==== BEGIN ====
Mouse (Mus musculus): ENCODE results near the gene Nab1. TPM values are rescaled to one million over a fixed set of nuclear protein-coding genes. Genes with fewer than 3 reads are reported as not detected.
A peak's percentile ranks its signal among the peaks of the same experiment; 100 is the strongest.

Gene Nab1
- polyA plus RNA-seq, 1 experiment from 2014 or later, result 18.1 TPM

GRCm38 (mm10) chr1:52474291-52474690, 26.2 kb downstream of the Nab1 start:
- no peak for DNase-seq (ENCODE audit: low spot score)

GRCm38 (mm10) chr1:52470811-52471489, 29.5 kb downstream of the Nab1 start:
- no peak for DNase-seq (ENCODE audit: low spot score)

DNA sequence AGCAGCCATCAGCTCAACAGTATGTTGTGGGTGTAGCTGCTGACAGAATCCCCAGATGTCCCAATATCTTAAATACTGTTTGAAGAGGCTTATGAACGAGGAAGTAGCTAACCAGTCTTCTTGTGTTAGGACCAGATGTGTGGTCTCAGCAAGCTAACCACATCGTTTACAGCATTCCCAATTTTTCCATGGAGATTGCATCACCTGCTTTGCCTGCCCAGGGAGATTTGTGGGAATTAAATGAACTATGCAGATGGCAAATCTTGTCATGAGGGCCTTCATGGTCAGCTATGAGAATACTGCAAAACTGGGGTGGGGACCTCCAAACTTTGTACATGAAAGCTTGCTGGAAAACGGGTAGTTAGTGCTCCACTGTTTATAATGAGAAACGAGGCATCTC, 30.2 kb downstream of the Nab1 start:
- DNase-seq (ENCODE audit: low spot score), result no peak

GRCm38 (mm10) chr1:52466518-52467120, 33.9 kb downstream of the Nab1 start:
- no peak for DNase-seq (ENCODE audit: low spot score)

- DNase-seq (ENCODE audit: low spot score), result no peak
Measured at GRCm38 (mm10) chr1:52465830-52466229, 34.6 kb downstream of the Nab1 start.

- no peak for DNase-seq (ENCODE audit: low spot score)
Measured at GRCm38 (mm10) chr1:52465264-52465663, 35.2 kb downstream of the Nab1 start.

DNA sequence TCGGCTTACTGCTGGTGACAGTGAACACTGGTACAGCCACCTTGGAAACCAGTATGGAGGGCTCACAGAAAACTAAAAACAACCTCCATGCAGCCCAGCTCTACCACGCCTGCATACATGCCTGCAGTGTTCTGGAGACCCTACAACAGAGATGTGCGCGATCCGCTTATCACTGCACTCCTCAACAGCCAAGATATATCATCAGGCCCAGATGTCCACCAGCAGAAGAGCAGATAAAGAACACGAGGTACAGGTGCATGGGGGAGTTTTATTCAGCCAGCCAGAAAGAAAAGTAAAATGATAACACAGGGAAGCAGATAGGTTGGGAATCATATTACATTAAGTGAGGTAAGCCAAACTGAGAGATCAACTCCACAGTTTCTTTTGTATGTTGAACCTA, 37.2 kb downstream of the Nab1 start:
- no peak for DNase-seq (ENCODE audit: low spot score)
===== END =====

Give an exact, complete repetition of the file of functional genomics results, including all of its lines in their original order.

Mouse (Mus musculus): ENCODE results near the gene Nab1. TPM values are rescaled to one million over a fixed set of nuclear protein-coding genes. Genes with fewer than 3 reads are reported as not detected.
A peak's percentile ranks its signal among the peaks of the same experiment; 100 is the strongest.

Gene Nab1
- polyA plus RNA-seq, 1 experiment from 2014 or later, result 18.1 TPM

GRCm38 (mm10) chr1:52474291-52474690, 26.2 kb downstream of the Nab1 start:
- no peak for DNase-seq (ENCODE audit: low spot score)

GRCm38 (mm10) chr1:52470811-52471489, 29.5 kb downstream of the Nab1 start:
- no peak for DNase-seq (ENCODE audit: low spot score)

DNA sequence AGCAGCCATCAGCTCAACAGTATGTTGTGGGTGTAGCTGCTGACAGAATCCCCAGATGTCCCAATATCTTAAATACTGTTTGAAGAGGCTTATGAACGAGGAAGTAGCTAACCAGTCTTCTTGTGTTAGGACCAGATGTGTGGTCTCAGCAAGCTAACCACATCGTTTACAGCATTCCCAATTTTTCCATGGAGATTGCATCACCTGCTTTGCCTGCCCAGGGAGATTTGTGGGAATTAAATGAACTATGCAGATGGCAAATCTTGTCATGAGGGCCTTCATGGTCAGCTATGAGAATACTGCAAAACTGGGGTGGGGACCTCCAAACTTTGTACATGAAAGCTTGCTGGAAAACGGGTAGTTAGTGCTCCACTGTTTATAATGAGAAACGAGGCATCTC, 30.2 kb downstream of the Nab1 start:
- DNase-seq (ENCODE audit: low spot score), result no peak

GRCm38 (mm10) chr1:52466518-52467120, 33.9 kb downstream of the Nab1 start:
- no peak for DNase-seq (ENCODE audit: low spot score)

- DNase-seq (ENCODE audit: low spot score), result no peak
Measured at GRCm38 (mm10) chr1:52465830-52466229, 34.6 kb downstream of the Nab1 start.

- no peak for DNase-seq (ENCODE audit: low spot score)
Measured at GRCm38 (mm10) chr1:52465264-52465663, 35.2 kb downstream of the Nab1 start.

DNA sequence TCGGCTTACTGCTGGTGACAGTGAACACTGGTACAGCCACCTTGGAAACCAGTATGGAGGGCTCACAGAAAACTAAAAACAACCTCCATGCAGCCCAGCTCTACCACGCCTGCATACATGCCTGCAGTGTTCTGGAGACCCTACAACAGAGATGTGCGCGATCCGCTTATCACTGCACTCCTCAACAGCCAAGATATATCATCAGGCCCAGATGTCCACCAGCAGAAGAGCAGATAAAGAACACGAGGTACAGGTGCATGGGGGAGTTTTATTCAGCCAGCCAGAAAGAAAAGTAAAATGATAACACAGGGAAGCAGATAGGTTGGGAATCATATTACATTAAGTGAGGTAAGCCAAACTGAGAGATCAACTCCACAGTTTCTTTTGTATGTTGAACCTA, 37.2 kb downstream of the Nab1 start:
- no peak for DNase-seq (ENCODE audit: low spot score)